One of the most significant challenges facing schools in New York City and around the nation lies in their relationship to larger societal inequalities. Schools have the potential to reproduce and deepen inequalities—or to confront and counteract them. For many years, scholars, policymakers, educators, and community leaders have attempted to address issues of inequality in NYC’s public schools. While some important progress has been made, there are still large disparities in opportunities and outcomes associated with students’ background characteristics.
In recognition of the Research Alliance’s 10th anniversary, we have developed a new series examining areas of progress as well as stubborn barriers to equity, access, and diversity in NYC schools. The series is focused particularly on students who are historically underserved and vulnerable to challenges, both inside and outside of the classroom.
For the purposes of this project, equity, access, and diversity are seen as capturing three important, related and sometimes overlapping dimensions of students’ educational experiences:
Here and around the country, there are longstanding, systemic disparities in educational outcomes for particular groups of students, including those defined by (variously intersecting) lines of race, ethnicity, gender, disability, poverty and neighborhood. The Research Alliance seeks to produce evidence about the causes and consequences of these disparities and, more importantly, to inform the development of strategies that effectively close gaps.
Disparities in outcomes grow out of inequitable access to learning opportunities. In New York City, this problem is exacerbated by racial and economic segregation, across schools and neighborhoods. The Research Alliance seeks to inform decisions about how resources can be best allocated to meet students’ needs and ensure that all students, regardless of background, have access to a high-quality education, from Pre-K through college.
With more than 1,800 schools serving 1.1 million students, NYC is the largest and one of the most diverse school districts in the nation. Serving students, families and communities with so many different backgrounds is inherently challenging. At the same time, diversity can be a strength—research suggests that students benefit when they are exposed to people who are different from themselves, with different ideas, assumptions and experiences. The Research Alliance seeks to produce evidence about how to nurture learning environments that effectively engage and support NYC’s diverse student population.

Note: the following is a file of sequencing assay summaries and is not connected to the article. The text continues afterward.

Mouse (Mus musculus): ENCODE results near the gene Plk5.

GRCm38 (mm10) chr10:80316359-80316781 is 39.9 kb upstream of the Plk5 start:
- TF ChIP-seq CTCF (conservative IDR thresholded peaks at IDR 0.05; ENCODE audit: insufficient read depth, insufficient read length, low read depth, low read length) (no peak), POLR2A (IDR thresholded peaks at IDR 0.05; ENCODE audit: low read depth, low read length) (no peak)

The overarching goal of the Equity, Access and Diversity series is to advance a better understanding of the mechanisms driving educational inequality and identify promising strategies to produce more equitable learning opportunities and outcomes for NYC students. As part of the project, the Research Alliance will develop two to three new research briefs each year, using a combination of quantitative and qualitative methods to explore a variety of specific topics. We will disseminate early descriptive work on each topic through Spotlight on NYC Schools posts, and present more complete work through policy briefs and public events. We hope that this work illuminates progress made by NYC schools toward equity for all students, and reveals meaningful opportunities for change in the years ahead.
The research conducted as part of the Equity, Access and Diversity series was made possible by a generous grant from the Walton Family Foundation.
Related publications and events are also supported by a group of funders who underwrite the Research Alliance’s core operations, including flexible research capacity, communications, and public engagement efforts. These funders include Carnegie Corporation of New York, the Ford Foundation, the Spencer Foundation, the Wallace Foundation and the William T. Grant Foundation.
Our study examines the experiences of homeless elementary students in New York City, and illuminates important findings about this vulnerable group of children. We also highlight educator perspectives on the challenges associated with serving large numbers of homeless students, as well as practices to improve students’ educational experiences. (2019)
Exploring the Pathways and Outcomes of Students Who Don't Graduate in Four Years, But Remain Enrolled in NYC High Schools. The brief uses mixed methods to explore who persisting students are, how they fall off track, which schools they attend, and the supports that students and educators see as most important for helping persisting students succeed. (2018)